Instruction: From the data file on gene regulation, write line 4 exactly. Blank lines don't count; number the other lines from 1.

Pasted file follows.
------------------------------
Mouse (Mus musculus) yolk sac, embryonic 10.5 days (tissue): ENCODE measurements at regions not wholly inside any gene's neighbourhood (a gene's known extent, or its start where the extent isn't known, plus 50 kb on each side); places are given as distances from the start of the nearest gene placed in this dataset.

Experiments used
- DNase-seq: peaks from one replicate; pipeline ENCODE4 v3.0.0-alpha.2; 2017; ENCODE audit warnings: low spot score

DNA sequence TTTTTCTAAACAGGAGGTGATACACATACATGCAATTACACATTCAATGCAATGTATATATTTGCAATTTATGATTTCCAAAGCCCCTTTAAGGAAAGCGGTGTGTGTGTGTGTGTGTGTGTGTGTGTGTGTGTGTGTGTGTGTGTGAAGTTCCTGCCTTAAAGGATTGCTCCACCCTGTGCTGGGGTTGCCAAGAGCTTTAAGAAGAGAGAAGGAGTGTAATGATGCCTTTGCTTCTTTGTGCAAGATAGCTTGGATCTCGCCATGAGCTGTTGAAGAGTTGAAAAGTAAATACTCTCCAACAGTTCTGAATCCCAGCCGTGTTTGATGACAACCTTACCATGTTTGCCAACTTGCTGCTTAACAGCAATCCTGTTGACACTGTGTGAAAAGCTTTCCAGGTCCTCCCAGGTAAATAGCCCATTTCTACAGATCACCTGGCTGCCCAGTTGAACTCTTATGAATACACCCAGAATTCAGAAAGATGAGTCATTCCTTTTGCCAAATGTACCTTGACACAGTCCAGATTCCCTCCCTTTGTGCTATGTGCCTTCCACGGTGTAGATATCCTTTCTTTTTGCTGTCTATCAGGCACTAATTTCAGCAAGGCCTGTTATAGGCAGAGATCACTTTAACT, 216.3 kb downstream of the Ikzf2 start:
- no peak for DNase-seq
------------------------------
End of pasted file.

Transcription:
DNA sequence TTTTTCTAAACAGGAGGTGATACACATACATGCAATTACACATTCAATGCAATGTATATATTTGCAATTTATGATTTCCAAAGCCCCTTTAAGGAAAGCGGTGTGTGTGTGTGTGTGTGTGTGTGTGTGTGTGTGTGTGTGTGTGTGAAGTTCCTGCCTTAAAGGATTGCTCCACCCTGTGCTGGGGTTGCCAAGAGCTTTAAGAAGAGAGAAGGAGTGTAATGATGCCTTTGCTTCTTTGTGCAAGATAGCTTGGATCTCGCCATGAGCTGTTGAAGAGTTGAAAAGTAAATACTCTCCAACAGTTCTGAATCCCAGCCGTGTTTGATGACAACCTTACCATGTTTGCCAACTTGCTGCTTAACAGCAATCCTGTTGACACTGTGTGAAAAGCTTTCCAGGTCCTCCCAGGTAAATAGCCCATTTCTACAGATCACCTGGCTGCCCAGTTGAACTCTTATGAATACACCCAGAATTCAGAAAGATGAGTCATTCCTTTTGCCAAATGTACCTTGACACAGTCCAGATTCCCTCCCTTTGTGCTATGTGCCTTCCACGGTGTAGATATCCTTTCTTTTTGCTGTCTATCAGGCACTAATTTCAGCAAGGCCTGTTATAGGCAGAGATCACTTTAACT, 216.3 kb downstream of the Ikzf2 start: